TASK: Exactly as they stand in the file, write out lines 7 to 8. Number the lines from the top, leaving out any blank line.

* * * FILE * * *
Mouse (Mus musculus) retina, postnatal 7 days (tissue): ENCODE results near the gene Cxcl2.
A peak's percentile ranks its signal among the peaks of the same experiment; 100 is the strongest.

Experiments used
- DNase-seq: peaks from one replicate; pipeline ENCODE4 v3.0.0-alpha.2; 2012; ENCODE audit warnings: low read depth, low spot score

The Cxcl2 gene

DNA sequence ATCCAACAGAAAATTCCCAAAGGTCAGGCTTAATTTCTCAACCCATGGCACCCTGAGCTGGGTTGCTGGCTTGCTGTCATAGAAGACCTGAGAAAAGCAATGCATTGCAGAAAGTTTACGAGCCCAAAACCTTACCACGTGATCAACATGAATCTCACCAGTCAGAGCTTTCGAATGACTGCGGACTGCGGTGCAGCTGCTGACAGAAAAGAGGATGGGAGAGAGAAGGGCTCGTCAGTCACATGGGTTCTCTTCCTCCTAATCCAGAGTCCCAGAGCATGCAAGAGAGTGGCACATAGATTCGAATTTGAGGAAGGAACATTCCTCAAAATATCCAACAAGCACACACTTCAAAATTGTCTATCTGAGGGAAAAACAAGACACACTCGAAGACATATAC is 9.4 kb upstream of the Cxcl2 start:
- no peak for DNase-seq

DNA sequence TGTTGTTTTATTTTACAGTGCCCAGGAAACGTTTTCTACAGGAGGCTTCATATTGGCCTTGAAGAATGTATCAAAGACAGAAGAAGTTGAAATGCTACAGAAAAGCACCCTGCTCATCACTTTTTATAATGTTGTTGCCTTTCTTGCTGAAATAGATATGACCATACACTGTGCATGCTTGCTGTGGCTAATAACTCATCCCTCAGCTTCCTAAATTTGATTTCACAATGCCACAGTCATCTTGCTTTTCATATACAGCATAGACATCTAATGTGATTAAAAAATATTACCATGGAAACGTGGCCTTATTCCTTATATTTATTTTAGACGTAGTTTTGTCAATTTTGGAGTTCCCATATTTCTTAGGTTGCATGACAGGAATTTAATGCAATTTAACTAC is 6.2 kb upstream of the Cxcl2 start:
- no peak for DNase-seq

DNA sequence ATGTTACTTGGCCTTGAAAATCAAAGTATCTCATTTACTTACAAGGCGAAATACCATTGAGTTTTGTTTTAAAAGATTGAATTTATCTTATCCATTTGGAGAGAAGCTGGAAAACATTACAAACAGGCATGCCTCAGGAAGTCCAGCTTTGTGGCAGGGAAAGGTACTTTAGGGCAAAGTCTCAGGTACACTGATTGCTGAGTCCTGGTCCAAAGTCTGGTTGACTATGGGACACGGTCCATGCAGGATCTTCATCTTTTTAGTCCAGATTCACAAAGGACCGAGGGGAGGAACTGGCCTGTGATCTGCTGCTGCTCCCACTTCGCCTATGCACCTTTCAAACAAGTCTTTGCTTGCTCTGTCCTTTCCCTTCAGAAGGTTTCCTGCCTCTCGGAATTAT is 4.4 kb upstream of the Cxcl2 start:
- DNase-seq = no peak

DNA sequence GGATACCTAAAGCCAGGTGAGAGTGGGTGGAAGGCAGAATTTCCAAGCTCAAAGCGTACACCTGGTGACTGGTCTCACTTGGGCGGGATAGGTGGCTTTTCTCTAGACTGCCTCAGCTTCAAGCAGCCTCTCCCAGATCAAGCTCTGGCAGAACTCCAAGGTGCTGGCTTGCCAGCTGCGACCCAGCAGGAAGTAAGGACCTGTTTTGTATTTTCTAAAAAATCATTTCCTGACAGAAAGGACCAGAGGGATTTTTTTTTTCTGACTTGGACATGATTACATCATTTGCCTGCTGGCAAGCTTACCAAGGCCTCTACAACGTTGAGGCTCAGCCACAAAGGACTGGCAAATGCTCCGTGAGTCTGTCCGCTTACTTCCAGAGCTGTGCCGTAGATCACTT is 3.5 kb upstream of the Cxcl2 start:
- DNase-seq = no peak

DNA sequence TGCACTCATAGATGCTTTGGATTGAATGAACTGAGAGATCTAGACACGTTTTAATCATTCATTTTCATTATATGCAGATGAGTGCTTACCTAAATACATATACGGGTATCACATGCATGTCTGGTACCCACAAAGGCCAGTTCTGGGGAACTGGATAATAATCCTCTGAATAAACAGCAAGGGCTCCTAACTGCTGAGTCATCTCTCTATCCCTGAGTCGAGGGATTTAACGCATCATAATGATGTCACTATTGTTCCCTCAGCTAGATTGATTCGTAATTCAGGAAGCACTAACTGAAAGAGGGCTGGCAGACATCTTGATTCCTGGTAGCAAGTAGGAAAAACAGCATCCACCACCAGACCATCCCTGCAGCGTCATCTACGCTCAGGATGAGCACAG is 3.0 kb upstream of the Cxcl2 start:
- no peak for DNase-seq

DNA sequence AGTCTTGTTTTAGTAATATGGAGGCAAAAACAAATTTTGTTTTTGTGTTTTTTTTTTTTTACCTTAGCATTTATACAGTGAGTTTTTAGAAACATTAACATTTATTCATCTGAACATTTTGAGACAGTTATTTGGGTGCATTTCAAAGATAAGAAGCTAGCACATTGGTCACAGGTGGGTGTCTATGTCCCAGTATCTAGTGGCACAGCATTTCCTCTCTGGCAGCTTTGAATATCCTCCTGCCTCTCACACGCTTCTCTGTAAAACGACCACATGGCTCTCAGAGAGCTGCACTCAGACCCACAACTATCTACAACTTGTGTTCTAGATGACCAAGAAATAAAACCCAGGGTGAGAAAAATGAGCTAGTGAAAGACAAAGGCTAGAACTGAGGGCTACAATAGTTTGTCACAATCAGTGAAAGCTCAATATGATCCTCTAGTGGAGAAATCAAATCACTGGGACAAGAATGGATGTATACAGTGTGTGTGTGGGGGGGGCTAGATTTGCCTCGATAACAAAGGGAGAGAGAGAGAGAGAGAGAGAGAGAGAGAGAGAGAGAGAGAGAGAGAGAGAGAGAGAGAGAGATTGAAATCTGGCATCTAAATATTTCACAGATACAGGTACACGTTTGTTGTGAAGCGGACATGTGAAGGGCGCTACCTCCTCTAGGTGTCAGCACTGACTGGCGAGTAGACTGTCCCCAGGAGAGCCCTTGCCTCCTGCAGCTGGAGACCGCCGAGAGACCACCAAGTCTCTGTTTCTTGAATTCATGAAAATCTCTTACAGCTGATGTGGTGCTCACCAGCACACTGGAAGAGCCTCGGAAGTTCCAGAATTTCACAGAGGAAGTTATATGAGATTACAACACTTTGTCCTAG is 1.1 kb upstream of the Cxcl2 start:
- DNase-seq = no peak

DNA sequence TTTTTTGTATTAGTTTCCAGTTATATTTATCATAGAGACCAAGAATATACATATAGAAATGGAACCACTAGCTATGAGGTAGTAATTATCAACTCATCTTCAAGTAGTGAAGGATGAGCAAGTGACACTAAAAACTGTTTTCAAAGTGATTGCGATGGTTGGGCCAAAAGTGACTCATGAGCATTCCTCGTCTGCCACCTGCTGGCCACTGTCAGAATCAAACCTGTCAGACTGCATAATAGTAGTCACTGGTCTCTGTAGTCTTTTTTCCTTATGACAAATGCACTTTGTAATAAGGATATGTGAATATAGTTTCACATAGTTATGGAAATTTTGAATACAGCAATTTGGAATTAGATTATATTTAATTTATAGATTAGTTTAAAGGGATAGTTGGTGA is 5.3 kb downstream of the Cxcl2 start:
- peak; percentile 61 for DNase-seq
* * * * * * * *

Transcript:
- no peak for DNase-seq

DNA sequence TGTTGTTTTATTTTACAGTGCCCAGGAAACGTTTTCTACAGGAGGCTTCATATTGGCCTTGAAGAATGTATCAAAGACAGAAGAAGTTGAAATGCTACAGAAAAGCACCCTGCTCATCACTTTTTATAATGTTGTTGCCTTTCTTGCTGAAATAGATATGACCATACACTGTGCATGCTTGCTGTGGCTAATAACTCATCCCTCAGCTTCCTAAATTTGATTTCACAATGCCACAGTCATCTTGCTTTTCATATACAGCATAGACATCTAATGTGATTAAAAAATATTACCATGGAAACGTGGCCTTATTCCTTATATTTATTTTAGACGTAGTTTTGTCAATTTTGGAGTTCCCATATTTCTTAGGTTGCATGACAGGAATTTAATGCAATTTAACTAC is 6.2 kb upstream of the Cxcl2 start: